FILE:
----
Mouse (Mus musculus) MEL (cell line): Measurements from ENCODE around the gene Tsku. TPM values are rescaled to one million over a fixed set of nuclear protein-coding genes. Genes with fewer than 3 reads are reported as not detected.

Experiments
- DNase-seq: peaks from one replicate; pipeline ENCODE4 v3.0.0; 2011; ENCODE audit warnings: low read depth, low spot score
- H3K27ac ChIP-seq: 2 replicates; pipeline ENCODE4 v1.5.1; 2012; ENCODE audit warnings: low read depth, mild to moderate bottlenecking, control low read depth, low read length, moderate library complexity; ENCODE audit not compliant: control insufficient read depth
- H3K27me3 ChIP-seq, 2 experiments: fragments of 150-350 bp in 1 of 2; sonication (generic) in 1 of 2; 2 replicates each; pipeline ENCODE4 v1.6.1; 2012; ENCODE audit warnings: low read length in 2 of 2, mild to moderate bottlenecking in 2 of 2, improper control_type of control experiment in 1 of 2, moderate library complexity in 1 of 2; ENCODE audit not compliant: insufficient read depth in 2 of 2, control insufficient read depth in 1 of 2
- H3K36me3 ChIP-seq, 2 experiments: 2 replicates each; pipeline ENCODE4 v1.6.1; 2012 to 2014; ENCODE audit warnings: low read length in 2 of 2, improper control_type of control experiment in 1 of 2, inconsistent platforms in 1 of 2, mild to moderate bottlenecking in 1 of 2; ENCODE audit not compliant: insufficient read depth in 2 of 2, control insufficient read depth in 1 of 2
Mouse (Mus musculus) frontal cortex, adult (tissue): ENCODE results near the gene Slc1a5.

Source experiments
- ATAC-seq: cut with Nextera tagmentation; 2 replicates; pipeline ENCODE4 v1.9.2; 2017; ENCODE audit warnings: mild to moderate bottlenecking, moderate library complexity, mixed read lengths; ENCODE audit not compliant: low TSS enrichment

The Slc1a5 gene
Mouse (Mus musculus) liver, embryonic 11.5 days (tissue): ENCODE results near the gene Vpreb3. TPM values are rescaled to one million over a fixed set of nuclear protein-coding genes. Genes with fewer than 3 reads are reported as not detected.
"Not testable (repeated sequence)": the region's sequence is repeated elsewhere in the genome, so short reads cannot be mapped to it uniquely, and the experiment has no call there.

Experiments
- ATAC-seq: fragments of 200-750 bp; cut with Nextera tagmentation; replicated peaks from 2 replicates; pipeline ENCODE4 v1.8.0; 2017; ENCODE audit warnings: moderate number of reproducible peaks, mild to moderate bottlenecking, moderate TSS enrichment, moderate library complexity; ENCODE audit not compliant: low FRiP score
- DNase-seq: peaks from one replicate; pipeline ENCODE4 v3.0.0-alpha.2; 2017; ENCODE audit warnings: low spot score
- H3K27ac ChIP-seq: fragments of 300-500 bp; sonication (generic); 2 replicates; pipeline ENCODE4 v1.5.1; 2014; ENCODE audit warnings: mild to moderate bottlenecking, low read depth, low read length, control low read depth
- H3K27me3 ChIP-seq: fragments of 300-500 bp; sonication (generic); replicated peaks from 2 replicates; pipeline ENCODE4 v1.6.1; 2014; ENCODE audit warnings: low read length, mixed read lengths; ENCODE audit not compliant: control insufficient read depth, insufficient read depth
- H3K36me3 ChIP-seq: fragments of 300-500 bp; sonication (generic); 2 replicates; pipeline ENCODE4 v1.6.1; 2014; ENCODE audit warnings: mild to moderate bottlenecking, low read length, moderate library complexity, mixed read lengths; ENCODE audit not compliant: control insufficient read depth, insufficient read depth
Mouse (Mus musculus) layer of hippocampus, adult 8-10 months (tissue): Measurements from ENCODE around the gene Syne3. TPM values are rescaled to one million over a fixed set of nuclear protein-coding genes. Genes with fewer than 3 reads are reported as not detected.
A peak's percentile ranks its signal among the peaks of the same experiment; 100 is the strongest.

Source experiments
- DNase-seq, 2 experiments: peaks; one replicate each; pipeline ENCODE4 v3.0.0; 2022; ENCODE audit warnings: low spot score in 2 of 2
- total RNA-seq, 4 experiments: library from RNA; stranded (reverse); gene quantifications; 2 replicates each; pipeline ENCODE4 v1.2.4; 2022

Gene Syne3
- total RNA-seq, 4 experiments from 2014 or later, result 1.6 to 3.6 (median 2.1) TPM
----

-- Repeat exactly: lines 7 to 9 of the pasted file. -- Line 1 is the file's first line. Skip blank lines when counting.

Mouse (Mus musculus) frontal cortex, adult (tissue): ENCODE results near the gene Slc1a5.

Source experiments
- ATAC-seq: cut with Nextera tagmentation; 2 replicates; pipeline ENCODE4 v1.9.2; 2017; ENCODE audit warnings: mild to moderate bottlenecking, moderate library complexity, mixed read lengths; ENCODE audit not compliant: low TSS enrichment